Climate change may have wiped out the Greenland Vikings

The remains of a Viking church in Greenland. Image: Shutterstock.

The Norse can teach us a lesson about failing to adapt to climate change.

Climate change isn’t a modern problem. The collapse of a Norse colony in Greenland in 1350 AD is believed to be the result of decreasing temperatures and increasing sea ice.

The researchers, led by Dr Sofia Ribeiro, from the University of Copenhagen and currently at the Geological Survey of Denmark and Greenland, focused on Disko Bay in Western Greenland.

The Vikings lived for another 400 years in Greenland, before the Western Settlement collapsed at the start of the Little Ice Age. “Our study indicates that at the time the Norse arrived in West Greenland, climate conditions were relatively mild and were favourable to the settlers. However, in AD 1350 the settlement collapsed, the cause of which has long been debated,” Ribeiro said in the press release.

The study, published in Boreas, suggests that the collapse was partially due to climate change. The researchers compared the air temperature reconstructions from a marine sediment core to ice core data and reconstructed the variations in climate for the last 1,500 years.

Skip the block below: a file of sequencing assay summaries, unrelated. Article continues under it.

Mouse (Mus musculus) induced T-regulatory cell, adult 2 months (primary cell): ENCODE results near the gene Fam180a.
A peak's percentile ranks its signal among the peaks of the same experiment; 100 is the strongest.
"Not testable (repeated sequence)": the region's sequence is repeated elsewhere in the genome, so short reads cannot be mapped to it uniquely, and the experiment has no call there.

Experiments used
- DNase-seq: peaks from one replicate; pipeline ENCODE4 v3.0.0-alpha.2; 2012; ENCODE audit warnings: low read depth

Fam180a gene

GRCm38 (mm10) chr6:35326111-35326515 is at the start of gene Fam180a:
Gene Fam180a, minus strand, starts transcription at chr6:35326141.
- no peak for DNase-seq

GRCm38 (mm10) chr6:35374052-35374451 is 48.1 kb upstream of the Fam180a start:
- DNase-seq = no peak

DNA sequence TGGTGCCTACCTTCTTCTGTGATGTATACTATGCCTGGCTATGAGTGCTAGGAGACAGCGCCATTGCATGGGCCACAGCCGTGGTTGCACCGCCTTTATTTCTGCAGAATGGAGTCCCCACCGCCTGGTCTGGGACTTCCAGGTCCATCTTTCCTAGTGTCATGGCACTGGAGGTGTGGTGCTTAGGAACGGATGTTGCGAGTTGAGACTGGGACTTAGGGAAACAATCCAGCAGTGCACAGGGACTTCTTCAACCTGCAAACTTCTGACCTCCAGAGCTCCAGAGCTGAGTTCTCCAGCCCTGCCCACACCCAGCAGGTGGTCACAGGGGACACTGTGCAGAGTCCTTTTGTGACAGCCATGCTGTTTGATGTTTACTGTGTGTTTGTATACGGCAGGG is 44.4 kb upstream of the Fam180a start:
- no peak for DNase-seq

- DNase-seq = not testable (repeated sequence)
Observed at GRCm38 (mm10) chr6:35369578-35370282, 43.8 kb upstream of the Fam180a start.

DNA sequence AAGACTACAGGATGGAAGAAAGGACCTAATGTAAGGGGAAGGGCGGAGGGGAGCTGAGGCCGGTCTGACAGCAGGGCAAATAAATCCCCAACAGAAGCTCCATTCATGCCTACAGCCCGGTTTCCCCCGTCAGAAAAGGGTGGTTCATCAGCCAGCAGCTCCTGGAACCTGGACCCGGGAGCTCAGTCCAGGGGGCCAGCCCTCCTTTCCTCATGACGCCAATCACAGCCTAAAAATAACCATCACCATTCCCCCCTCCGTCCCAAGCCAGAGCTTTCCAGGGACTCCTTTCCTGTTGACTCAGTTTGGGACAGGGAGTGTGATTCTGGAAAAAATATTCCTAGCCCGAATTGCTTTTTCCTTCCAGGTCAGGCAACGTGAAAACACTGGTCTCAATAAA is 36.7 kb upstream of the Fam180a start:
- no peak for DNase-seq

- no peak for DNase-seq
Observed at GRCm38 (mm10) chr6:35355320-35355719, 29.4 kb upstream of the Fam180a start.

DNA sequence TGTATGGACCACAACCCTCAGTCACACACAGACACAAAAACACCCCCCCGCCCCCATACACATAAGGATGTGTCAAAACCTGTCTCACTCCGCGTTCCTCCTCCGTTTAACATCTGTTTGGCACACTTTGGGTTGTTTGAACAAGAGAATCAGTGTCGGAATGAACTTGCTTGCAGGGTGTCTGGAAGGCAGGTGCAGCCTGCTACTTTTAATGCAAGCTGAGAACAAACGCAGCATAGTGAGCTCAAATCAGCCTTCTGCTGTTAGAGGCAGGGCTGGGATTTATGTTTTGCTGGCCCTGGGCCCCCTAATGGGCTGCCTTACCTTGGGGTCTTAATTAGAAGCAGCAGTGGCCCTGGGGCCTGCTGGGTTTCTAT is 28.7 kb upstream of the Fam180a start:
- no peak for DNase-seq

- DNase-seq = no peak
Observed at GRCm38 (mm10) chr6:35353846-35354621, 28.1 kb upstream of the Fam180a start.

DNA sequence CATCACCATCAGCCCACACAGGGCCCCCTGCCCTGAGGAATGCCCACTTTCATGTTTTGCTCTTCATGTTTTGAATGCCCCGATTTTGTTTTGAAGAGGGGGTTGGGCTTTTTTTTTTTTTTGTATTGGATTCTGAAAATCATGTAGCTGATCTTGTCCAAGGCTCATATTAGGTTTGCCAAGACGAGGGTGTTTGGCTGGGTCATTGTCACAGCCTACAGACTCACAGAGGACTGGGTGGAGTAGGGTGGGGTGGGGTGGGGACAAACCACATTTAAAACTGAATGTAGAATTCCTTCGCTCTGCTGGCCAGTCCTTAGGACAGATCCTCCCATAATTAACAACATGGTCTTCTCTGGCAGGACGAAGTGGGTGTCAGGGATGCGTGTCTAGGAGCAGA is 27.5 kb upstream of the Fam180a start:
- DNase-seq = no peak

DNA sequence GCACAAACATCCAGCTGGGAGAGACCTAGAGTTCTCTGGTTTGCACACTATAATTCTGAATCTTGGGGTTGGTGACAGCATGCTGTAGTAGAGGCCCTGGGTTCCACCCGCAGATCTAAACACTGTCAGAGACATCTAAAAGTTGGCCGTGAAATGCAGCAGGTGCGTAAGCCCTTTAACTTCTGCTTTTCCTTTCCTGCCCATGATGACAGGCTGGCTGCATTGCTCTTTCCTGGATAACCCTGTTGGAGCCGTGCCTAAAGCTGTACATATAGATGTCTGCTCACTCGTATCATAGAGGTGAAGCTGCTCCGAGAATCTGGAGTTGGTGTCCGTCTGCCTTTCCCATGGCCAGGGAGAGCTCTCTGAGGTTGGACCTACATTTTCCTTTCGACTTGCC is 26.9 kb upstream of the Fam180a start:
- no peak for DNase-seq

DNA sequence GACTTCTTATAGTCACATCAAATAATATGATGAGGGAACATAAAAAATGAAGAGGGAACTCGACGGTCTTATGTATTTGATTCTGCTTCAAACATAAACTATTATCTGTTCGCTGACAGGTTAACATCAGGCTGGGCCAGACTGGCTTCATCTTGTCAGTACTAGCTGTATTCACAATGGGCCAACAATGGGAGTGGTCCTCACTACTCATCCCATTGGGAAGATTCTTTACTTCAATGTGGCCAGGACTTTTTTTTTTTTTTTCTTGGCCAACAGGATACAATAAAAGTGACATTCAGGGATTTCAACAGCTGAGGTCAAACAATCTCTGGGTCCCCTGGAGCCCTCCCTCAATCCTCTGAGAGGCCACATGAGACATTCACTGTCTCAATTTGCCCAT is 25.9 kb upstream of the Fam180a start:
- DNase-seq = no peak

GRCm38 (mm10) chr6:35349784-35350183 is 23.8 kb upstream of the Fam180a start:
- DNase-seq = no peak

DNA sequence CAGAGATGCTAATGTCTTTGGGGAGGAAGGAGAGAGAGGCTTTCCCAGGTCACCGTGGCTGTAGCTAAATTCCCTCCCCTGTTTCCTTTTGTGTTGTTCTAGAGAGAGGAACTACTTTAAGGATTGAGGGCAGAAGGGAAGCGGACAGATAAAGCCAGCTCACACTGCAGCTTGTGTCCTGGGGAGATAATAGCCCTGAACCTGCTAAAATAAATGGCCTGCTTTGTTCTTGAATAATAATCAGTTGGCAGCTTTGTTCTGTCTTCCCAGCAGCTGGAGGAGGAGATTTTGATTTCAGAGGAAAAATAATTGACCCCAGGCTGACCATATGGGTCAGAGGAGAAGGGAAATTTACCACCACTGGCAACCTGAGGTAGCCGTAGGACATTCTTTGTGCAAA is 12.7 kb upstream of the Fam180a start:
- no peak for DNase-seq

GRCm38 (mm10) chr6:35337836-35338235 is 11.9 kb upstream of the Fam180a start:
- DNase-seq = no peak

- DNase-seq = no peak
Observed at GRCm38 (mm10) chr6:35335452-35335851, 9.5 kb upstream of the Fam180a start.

The results indicate that the complex climate patterns in the region are strongly influenced by the fluctuating warm Atlantic waters, entrained by the West Greenland Current.” Our study shows a major shift towards cooler conditions and extensive sea-ice which coincides with the estimated time for the collapse of the Western Settlement in AD 1350,” Ribeiro said.

And this shift didn’t help the Vikings. “The Norse were proud of being Europeans, farmers and Christians, and never adopted the hunting and survival techniques of the Inuit, so these temperature shifts would have caused significant problems for the colonists and their livestock.”

The land-based problems would have forced the Vikings to rely on the ocean for food. However, the increase in sea ice would have blocked trade routes and impacted on migratory species.

“We cannot attribute the end of the Norse civilisation to a single factor, but there is enough evidence to suggest that climate change played a major role in determining its collapse,” Ribeiro explained. “Harsh climate conditions made farming and cattle production increasingly difficult and the extensive sea-ice prevented navigation and trading with Europe.”

So what does this mean for us today? “There is perhaps an important lesson to learn from the Norse collapse and that is a lesson of adaptation, of being able to adjust our values and life-style when times change.”

Source: EurekaAlert!

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